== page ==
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Even as I write this, a small group of dedicated people is careening across the country in a 29-foot long RV looking to change the world.

Painted onto the side of this Vehicle of Change is a yellow school bus, itself in the process of delivering a racially diverse trio of gender neutral youngsters from blissful youth to civic awareness. They stand in the bus’s carriage, heads out the window, each exclaiming into the white canvas of the RV a separate colorful dialogue bubble of Good Citizenship (“free speech!” “free press!” “civic education!”). Ahead of them, stenciled into the amorphous pink wave upon which the bus rides, is a peace sign, the words “the FIRST Amendment,” and the usual array of social media touchstones. In their wake, the bus’s rainbow of exhaust coheres into the dominant text: TINKER TOUR USA. The RV’s Captain has dubbed her “Gabby,” which is a play on “gab,” which is at least a little odd, since the act that spawned the Tour all the way back in 1965 involved no speech whatsoever. At least, not of the verbal variety.

All Mary Beth Tinker did was wear a black armband to protest the war in Vietnam and support Robert Kennedy’s call for a Christmas truce. Scandal ensued—and litigation, and appeals. Four years later, Supreme Court Justice Abe Fortas, writing for the seven-vote majority, famously declared that a student did not shed her constitutional rights “at the schoolhouse gate.”

“Students in school as well as out of school are ‘persons’ under our Constitution,” he wrote. “They are possessed of fundamental rights which the State must respect, just as they themselves must respect their obligations to the State. In our system, students may not be regarded as closed-circuit recipients of only that which the State chooses to communicate.”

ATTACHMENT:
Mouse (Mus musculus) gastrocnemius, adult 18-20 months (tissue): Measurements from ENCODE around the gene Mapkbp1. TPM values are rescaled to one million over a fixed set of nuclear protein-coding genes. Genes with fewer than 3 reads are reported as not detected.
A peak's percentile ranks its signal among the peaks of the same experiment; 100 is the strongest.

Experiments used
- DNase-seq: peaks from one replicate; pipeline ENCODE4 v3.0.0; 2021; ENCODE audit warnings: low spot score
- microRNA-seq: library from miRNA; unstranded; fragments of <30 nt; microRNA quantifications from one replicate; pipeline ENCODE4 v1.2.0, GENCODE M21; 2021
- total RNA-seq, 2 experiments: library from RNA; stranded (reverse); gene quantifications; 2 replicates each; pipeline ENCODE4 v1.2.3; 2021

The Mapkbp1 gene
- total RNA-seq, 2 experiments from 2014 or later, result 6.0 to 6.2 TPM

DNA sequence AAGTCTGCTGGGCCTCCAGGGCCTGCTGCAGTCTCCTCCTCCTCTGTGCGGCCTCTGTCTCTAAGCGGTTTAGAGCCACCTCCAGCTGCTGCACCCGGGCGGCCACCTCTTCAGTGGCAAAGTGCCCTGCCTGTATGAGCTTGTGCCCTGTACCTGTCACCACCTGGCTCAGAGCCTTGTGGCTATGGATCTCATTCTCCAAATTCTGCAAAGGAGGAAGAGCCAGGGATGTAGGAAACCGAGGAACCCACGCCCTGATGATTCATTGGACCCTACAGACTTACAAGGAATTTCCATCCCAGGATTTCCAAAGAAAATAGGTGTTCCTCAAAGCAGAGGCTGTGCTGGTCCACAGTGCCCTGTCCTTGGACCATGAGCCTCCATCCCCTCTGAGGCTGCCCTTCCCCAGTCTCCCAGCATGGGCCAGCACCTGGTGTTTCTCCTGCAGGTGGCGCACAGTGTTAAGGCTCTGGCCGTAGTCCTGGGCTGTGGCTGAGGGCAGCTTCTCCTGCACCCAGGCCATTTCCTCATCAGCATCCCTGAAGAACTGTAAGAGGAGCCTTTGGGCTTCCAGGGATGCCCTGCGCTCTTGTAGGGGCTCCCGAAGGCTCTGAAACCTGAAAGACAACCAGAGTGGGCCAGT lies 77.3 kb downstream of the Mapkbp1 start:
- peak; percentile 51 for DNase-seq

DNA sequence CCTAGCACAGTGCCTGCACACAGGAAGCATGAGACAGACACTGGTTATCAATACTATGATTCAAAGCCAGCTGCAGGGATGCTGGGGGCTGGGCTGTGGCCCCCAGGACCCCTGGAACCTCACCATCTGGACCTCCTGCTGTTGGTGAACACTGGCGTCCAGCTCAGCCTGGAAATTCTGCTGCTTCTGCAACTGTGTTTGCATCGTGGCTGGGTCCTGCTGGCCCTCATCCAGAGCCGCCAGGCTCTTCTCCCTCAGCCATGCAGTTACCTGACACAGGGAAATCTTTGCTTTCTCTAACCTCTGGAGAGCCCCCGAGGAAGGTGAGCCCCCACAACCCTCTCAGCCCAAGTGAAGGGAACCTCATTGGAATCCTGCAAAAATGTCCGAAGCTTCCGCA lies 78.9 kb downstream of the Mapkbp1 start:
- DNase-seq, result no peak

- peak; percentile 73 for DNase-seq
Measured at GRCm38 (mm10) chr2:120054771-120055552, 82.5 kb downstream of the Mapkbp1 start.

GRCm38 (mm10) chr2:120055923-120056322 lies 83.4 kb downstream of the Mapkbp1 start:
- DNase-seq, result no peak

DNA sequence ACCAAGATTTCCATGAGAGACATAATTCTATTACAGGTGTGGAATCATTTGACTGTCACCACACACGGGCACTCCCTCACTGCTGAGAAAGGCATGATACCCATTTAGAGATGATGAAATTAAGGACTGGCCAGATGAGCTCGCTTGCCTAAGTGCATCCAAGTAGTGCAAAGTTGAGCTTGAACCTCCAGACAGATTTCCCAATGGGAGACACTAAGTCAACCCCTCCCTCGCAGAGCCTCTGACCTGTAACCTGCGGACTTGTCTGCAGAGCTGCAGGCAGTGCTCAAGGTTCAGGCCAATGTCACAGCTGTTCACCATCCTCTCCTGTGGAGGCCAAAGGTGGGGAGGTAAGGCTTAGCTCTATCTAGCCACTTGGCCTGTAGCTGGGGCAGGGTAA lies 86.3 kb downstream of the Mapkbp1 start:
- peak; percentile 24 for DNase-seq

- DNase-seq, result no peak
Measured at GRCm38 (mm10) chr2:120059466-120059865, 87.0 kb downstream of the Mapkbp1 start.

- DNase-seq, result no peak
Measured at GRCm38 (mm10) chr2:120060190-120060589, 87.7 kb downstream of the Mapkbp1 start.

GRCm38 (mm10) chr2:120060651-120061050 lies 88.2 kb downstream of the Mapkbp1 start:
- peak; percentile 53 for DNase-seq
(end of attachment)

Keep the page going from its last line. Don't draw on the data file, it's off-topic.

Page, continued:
“It was a victory for American education,” writes Mary Beth Tinker on the Web site

Mike Hiestund, the “Captain” of the Tinker Tour RV and a Washington-based attorney specializing in school speech issues, got the idea for the Tinker Tour while in his hot tub last year. Its goal, as articulated by the eponymous Tinker, is to bring “real-life civics lessons to schools and communities.”

“I made a difference with just a simple, black armband,” she writes. “Can you imagine what a shy 13-year-old could do today with all of the extraordinary speech tools available?”

Jim Walsh, senior partner of Walsh, Anderson, Gallegos, Green & Treviño, P.C., and, like Hiestund, a lawyer who has spent his professional life specializing in issues related to public schooling, doesn’t need to imagine. He knows.

“The Tinker Test has eroded the authority of local school officials, even when dealing with inconsequential matters that can and should be left to their discretion,” he says.

According to Walsh, the Tinker decision opened the floodgates to a crushing tide of student First Amendment cases, a staggering quantity of billable hours corralled by attorneys, rampant opportunities for nauseating displays of self-righteousness from all parties on every side of the silliest issues, and—perhaps most damaging of all—a corrosion of respect for the authority of public school officials.

His essay is strewn with examples of clever young vulgarians who game the system to deliver carefully couched obscenities that enjoy the backing of the United States Constitution and add literally nothing to public discourse or civic health.

“I confess I have an attitude,” Walsh notes. “I went to Catholic school. We had no constitutional rights whatsoever,” going on to describe the hive-like orderliness in which “no one would think of openly defying the teacher or principal.”

Where Tinker bemoans the seemingly plummeting civic I.Q. of the American student, Walsh decries the hampering of school officials’ authority.

Where Tinker proudly notes that the decision (Tinker v. Des Moines) is cited in over 6,000 student first amendment cases, Walsh suggests, “perhaps it is time that we noticed the cost of such judicial oversight.”

Reasonable people can disagree about these issues. So we urge you to take a look at the Tinker Tour website at, and keep reading the Texas School Administrators’ Legal Digest for future cases involving students, free speech and the authority of the local school official.

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